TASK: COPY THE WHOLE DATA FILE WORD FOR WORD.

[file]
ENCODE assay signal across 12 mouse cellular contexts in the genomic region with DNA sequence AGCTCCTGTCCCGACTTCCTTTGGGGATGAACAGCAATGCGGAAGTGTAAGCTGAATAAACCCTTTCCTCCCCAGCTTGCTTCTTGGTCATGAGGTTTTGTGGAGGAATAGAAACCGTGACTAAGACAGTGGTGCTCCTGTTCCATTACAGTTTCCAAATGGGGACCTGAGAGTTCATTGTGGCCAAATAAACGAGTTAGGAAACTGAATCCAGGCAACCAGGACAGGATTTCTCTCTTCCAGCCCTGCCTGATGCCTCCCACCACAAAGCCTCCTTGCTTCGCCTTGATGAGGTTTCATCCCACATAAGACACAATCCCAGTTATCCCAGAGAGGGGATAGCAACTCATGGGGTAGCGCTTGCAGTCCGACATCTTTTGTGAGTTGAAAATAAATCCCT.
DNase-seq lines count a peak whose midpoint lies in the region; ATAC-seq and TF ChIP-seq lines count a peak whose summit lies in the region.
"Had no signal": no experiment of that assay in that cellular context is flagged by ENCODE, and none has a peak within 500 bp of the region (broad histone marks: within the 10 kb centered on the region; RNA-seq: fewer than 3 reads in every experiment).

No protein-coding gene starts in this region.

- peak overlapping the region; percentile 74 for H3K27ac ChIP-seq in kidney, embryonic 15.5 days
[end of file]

ENCODE assay signal across 12 mouse cellular contexts in the genomic region with DNA sequence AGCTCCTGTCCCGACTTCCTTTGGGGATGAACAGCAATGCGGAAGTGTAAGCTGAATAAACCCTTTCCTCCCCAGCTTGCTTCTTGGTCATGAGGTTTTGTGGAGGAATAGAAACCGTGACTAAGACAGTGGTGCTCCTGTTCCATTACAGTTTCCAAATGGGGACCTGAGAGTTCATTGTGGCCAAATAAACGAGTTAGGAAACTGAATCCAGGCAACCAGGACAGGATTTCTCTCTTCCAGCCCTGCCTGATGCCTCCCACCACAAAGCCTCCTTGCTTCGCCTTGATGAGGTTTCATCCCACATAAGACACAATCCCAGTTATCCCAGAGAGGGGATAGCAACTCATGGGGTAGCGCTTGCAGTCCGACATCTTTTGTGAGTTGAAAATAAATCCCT.
DNase-seq lines count a peak whose midpoint lies in the region; ATAC-seq and TF ChIP-seq lines count a peak whose summit lies in the region.
"Had no signal": no experiment of that assay in that cellular context is flagged by ENCODE, and none has a peak within 500 bp of the region (broad histone marks: within the 10 kb centered on the region; RNA-seq: fewer than 3 reads in every experiment).

No protein-coding gene starts in this region.

- peak overlapping the region; percentile 74 for H3K27ac ChIP-seq in kidney, embryonic 15.5 days